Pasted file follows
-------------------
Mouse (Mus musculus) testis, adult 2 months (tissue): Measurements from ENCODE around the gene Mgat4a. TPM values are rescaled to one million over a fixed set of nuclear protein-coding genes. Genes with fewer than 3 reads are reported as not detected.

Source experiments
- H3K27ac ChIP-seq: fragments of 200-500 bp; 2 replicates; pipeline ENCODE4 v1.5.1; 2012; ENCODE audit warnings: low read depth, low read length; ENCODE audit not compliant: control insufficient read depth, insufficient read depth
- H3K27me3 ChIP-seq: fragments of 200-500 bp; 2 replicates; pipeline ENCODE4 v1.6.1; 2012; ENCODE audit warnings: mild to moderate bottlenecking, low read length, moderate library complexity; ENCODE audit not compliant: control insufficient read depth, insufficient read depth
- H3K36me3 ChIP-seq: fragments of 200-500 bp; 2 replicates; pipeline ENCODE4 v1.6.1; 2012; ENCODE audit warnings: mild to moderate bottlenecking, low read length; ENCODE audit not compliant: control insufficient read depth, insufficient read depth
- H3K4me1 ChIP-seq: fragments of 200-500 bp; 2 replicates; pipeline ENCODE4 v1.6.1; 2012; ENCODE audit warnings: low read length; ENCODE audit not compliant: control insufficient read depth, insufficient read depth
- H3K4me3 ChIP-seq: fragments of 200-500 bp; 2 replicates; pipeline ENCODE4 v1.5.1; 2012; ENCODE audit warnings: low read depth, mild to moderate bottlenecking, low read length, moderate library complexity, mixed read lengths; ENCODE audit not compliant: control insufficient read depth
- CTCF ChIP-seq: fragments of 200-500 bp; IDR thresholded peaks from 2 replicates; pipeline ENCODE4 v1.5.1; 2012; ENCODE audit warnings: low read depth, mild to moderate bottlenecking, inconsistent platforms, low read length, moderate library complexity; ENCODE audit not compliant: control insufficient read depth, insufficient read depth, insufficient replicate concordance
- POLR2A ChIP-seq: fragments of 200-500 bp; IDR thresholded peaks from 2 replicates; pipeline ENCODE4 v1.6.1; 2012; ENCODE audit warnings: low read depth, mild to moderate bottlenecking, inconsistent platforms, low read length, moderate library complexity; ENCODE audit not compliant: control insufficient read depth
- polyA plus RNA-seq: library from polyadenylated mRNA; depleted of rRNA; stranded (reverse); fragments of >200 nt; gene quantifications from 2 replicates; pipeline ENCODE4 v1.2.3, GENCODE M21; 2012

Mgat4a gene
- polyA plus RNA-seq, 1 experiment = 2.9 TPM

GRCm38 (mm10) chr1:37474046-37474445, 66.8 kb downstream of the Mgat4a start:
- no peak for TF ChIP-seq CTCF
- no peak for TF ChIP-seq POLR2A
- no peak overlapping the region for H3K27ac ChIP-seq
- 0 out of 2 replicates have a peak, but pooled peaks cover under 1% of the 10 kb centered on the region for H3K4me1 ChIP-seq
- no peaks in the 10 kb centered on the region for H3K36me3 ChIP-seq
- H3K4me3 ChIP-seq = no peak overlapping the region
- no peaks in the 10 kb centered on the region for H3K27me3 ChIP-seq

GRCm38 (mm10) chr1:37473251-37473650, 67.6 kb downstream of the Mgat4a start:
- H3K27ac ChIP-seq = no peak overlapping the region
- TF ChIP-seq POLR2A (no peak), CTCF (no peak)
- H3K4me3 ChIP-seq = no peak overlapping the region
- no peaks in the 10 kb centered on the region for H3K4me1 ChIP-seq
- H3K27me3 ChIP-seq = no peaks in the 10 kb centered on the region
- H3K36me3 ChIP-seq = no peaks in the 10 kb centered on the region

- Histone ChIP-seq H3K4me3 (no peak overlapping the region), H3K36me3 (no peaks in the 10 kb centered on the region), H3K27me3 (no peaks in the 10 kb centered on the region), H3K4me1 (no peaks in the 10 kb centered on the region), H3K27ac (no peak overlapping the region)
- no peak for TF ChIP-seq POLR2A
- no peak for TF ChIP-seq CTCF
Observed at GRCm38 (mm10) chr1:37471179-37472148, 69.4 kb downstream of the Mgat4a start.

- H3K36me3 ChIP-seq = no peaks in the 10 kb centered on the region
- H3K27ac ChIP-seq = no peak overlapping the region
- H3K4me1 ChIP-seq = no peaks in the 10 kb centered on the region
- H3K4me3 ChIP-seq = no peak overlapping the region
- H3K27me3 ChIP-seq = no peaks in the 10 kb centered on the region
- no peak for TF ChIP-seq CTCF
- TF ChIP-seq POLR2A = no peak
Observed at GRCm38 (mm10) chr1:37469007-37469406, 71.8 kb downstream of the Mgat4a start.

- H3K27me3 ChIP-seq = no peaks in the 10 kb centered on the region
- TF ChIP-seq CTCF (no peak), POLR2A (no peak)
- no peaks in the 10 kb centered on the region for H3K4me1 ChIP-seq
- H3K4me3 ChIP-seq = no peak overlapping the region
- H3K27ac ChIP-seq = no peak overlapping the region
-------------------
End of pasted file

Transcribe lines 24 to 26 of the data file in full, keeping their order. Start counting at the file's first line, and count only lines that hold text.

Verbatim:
- H3K4me3 ChIP-seq = no peak overlapping the region
- no peaks in the 10 kb centered on the region for H3K4me1 ChIP-seq
- H3K27me3 ChIP-seq = no peaks in the 10 kb centered on the region